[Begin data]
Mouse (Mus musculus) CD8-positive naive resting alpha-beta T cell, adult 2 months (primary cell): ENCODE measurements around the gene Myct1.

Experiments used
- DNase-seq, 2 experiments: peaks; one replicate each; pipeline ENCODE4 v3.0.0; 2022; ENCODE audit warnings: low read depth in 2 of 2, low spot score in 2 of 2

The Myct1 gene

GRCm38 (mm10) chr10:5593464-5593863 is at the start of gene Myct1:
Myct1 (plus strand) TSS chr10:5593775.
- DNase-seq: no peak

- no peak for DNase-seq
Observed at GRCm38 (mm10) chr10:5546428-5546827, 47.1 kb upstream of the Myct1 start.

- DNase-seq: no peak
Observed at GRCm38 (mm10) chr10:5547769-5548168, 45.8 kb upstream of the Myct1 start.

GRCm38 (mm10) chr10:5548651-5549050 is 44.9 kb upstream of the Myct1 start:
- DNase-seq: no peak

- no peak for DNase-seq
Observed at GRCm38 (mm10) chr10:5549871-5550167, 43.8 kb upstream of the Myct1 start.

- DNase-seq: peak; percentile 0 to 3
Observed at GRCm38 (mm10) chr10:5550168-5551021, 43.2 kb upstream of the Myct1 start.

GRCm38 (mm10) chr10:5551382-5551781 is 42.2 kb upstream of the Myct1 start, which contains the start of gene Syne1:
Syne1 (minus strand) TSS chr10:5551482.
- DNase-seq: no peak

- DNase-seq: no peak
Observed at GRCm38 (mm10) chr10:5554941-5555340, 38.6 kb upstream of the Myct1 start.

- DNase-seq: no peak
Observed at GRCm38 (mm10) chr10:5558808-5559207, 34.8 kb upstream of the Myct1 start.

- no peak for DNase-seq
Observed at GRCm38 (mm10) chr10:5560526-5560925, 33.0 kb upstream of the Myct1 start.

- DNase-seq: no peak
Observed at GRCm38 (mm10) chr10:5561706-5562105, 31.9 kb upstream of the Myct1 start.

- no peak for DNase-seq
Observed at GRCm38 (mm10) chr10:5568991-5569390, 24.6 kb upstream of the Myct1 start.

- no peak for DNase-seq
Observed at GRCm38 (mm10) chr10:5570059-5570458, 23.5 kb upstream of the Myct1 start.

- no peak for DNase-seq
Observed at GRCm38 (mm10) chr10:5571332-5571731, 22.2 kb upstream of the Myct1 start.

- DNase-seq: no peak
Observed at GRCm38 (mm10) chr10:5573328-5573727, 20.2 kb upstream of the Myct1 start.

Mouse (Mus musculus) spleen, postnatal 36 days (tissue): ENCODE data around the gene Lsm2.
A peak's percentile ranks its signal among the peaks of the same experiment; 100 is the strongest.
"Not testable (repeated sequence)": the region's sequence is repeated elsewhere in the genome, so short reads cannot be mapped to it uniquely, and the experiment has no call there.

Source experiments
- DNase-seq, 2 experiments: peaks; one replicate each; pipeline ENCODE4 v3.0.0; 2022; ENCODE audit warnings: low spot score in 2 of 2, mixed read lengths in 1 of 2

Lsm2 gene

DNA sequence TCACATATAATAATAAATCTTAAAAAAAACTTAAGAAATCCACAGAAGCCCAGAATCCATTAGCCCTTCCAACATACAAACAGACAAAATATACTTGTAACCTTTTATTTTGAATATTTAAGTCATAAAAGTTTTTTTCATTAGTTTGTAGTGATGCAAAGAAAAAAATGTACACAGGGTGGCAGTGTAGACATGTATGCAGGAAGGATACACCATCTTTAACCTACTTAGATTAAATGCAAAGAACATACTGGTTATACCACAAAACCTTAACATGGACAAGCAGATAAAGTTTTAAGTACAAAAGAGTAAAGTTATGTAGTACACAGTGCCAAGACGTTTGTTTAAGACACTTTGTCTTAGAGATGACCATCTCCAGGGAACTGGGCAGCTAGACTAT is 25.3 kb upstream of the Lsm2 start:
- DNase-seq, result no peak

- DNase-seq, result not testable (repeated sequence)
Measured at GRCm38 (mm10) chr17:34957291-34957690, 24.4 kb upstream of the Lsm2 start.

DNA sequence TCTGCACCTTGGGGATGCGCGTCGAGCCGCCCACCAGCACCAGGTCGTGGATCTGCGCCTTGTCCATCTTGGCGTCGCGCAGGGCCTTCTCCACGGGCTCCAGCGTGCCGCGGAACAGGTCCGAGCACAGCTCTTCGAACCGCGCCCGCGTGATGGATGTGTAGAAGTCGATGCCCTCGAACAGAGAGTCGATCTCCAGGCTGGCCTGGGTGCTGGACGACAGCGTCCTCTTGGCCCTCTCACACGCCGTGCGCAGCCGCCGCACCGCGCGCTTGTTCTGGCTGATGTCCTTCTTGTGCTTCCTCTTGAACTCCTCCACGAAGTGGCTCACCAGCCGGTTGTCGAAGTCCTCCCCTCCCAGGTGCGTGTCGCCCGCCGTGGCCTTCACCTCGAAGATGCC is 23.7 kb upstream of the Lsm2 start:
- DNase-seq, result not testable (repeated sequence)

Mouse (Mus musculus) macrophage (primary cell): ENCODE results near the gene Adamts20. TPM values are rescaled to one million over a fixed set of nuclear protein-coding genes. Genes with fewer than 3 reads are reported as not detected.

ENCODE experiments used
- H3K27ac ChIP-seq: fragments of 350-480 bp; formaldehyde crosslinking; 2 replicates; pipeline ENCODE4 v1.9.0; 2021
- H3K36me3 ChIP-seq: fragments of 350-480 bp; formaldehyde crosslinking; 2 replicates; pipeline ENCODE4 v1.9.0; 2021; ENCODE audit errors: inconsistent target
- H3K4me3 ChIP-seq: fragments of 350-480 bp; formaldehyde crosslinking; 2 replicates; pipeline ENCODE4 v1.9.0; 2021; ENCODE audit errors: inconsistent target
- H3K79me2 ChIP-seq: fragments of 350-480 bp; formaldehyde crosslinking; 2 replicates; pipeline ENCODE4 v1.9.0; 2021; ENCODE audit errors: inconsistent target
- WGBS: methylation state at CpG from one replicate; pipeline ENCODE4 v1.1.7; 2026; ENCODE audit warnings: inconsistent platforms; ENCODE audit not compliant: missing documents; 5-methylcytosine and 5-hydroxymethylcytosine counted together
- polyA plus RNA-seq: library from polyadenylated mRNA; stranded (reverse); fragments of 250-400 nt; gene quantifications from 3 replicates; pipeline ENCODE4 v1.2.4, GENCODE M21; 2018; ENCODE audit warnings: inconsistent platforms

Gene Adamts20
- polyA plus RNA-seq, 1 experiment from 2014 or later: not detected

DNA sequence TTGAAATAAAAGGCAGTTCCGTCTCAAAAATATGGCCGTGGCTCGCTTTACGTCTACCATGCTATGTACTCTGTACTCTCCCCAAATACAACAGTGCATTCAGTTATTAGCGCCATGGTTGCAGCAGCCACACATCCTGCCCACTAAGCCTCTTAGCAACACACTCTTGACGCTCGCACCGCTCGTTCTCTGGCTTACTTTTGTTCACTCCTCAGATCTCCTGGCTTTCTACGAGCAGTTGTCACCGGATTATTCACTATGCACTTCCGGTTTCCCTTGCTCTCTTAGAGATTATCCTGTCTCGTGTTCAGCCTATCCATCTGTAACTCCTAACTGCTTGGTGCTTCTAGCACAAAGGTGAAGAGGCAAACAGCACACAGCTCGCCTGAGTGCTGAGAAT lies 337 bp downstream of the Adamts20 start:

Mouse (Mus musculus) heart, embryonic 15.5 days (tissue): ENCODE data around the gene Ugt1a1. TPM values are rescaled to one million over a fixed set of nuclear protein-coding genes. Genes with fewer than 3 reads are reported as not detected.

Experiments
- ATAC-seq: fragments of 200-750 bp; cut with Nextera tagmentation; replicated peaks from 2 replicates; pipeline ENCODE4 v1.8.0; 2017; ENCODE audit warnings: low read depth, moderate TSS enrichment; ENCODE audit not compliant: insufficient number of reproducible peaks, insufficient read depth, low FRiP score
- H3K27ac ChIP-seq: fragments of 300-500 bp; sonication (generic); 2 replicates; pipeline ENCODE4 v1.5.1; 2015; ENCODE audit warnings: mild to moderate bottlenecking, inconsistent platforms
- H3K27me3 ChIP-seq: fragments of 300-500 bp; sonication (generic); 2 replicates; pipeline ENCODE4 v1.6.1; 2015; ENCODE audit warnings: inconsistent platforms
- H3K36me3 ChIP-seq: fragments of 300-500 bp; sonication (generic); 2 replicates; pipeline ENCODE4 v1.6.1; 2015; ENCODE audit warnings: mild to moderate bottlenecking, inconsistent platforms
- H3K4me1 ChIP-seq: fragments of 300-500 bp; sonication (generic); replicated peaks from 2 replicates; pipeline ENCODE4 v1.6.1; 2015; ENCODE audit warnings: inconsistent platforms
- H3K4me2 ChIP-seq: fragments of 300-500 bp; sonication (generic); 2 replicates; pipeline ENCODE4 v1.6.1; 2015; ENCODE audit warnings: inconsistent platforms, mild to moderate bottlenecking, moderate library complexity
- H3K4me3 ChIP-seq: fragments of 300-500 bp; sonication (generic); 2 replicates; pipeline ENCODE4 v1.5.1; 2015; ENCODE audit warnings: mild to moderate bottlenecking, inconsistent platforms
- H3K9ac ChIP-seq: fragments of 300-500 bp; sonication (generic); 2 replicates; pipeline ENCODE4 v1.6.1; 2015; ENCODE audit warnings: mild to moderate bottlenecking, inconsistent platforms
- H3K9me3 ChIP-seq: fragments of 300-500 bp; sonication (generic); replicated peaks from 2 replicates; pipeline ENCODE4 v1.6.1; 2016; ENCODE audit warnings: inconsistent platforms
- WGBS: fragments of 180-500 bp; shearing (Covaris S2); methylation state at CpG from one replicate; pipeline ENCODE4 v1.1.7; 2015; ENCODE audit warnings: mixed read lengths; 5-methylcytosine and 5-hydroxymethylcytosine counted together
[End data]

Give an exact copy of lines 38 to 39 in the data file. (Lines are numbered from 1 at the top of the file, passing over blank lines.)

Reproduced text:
A peak's percentile ranks its signal among the peaks of the same experiment; 100 is the strongest.
"Not testable (repeated sequence)": the region's sequence is repeated elsewhere in the genome, so short reads cannot be mapped to it uniquely, and the experiment has no call there.